Mr. Doran: All the assumptions made by the Opposition, which my hon. Friend may also be making, are that, somehow, North sea money is ring-fenced. In fact, profits from the North sea do not stay in the North sea—they go to Dallas, Houston, San Francisco or wherever the company's headquarters are. Exactly the same factor applies to investment decisions: they are made on the basis of the attractiveness of the regime and the likely return. We must not operate on the basis that £6 billion is coming out of the industry, because it is not. There will be an impact on the attractiveness of the area, but not to the degree suggested by my hon. Friend.

Mr. Blizzard: I thank my hon. Friend. I was not making that assumption—quite the reverse. I was saying that a managing director of the part of an international company that resides in this country must argue, whether in Houston or elsewhere in the world, as to what slice of the global investment will come to this country each year. I have a letter from a managing director of an international company with a portfolio here—I shall not name the individual—who says, when making that case at the company's worldwide headquarters, that

The fact that the money is not ring-fenced is part of the difficulty.

Another point is the signal that is sent out. As the oil price cannot be predicted, it is necessary for as many of the other factors as possible to be stable. If we have a tax regime that can change around rapidly, that will be taken into account by an industry with very long-term investment.

Mr. Salmond: It is not possible to ring-fence investment in an international market, but investment can be locked in if consequential tax changes are made. So far in this debate, exploration, appraisal and additional uplift, financing charges for field development, more tax relief and more uplift for incremental development have all been mentioned. All those measures should be included in the Treasury's analysis—which we do not have—of the impact of possible changes. Those suggestions do not even seem to have been considered.

Mr. Blizzard: I agree in the sense that the key to the future is the amount of exploration and development that can be stimulated at any one time. If that dries up, the future looks bleak. It is therefore important to send out the signals that will encourage more of that activity, not less.

To return to the Red Book figures, they are lower than those that Professor Kemp predicts for the immediate years up to 2006. I therefore wonder, again, whether the Treasury has done some discounting. Has it estimated what can safely be taken out of the industry without damaging investment? If so, as we reach those years, if the tax revenue is greater than the Red Book predicts, will it be prepared to adjust that tax, for example, by reconsidering whether financing charges should be made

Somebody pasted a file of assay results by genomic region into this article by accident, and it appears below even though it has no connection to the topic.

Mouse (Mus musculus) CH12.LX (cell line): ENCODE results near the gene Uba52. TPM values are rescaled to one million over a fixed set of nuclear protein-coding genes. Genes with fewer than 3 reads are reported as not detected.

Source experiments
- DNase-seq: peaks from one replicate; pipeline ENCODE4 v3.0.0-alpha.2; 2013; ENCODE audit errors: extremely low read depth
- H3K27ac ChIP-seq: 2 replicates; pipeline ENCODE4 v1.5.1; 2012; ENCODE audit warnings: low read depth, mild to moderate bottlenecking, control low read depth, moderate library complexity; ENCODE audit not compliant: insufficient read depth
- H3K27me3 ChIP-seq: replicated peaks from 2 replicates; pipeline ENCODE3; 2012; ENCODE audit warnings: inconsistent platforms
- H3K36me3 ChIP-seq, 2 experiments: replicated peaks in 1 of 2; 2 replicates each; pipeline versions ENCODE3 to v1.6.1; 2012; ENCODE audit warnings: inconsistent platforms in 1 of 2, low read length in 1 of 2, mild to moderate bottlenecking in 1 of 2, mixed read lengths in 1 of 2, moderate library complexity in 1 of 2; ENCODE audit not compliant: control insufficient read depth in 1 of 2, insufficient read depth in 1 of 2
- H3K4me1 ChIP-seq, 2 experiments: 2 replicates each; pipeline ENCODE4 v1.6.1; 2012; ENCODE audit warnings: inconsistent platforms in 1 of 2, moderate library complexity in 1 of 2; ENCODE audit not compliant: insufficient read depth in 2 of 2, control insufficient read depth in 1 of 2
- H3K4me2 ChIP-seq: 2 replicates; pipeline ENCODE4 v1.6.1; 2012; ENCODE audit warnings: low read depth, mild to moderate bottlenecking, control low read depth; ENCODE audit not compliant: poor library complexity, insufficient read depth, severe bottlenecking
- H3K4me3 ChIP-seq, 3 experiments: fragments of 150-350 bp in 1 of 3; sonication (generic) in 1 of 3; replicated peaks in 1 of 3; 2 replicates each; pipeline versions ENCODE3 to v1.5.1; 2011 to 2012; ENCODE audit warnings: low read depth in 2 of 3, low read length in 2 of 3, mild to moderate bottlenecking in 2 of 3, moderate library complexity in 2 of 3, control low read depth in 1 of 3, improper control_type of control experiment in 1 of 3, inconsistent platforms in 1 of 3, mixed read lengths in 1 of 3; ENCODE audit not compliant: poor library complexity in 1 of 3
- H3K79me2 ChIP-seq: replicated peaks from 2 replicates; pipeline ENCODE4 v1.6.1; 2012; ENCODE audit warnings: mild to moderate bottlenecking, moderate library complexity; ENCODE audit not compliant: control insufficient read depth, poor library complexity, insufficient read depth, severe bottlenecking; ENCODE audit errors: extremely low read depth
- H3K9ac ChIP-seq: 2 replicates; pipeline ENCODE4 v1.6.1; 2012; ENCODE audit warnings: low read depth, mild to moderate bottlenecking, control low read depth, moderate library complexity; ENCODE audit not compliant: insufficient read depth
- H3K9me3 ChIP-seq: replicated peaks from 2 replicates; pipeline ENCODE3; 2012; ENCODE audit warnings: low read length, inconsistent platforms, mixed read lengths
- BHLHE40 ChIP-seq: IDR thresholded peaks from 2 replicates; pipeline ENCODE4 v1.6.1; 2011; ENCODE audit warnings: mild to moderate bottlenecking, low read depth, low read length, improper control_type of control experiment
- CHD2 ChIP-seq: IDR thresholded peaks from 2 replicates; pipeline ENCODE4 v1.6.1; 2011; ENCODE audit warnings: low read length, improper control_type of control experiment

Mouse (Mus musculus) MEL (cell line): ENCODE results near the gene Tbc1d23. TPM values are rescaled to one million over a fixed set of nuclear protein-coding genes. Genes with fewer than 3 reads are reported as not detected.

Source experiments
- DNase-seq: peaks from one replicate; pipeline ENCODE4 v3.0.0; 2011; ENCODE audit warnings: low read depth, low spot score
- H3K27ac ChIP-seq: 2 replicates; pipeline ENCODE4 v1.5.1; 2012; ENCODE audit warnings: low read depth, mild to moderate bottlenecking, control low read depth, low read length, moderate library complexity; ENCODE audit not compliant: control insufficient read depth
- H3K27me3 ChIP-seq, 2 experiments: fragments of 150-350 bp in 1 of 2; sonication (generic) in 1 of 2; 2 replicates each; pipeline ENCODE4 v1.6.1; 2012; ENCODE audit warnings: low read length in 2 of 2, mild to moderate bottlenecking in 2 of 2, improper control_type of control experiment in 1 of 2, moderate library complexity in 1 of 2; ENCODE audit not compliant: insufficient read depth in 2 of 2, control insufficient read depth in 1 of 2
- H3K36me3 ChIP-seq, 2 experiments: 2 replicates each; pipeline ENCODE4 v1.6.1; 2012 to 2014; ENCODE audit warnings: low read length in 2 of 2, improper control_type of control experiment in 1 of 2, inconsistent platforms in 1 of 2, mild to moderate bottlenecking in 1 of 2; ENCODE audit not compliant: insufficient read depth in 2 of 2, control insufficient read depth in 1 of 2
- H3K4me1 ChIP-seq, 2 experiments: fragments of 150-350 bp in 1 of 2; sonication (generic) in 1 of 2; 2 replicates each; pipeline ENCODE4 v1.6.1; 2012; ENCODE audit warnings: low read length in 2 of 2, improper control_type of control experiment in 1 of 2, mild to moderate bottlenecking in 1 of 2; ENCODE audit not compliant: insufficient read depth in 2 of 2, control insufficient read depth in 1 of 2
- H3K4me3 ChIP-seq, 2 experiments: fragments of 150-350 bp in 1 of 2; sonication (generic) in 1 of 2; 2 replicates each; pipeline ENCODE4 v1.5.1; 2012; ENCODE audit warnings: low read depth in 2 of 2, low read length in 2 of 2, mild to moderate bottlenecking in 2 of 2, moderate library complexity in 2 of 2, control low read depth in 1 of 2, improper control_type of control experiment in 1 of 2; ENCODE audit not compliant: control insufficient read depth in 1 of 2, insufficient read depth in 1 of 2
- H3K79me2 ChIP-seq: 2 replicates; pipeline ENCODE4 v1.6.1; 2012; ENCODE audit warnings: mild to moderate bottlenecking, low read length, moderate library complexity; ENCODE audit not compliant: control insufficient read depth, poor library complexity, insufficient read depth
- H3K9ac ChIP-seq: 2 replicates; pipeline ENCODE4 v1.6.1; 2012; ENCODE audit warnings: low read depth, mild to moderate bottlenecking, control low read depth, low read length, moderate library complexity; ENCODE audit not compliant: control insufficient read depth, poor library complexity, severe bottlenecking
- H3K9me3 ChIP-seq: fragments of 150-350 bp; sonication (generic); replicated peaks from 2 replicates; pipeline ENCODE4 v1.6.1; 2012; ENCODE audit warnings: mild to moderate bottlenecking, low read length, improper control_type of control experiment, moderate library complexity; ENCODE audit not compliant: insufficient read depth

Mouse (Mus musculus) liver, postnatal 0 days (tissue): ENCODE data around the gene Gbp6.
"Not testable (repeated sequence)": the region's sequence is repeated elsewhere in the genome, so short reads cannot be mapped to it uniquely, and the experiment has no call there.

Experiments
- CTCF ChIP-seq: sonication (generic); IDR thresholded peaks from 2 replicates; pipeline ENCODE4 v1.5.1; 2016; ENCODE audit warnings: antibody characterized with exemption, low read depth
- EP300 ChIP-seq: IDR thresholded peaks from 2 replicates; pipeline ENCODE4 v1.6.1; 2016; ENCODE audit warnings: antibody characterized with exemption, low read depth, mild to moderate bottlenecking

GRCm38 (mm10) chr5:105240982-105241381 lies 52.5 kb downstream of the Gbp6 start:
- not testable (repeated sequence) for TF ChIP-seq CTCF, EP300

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deductible on a 10 per cent. basis? At the moment, the proposal is that they should not. I would like an answer to that.

Other impact assessments should be considered. What will be the impact on the 20th licensing round? What will be the impact on the PILOT targets? Those targets are Government policy, because they have been agreed between the Government and the industry. However, I have seen nothing about them. What will be the impact on the PILOT organisation itself? I have a letter from someone who writes:

That will be the reaction of a number of people.

What will be the impact on the amount of indigenous energy resources that are recovered in future years? Are we accelerating to the point at which we shall have to start importing oil and gas? Have we considered the effect on the balance of payments if that day is hastened forward?

I wish to make a point that is relevant to amendments Nos. 2 and 22. One of the perceived unfairnesses with the changes relates to people who have made recent investments as a result of the collaborative PILOT atmosphere in which the Government encouraged people to invest in fields in which they might not otherwise have invested. Those people will not now receive the benefit of the 100 per cent. capital allowances, but they will pay the tax from 17 April. They did what we asked them to do and put their toe into the water. I am afraid that their toe is probably feeling a bit hot at the moment. Will the Treasury consider some form of transitional arrangements for companies that have done what we asked them to do? We could either give them exemption for a period or apply some of the 100 per cent. allowances retrospectively. That would be playing fair with people who have done the right thing.

I also feel for those companies that have shown commitment to the UK by having a large percentage of their portfolios here. They will be hit much harder than the companies that my hon. Friend the Member for Aberdeen, Central (Mr. Doran) mentioned, which have large portfolios around the world. We must be careful that we do not punish those who have shown the greatest commitment to the country by investing in the UK continental shelf.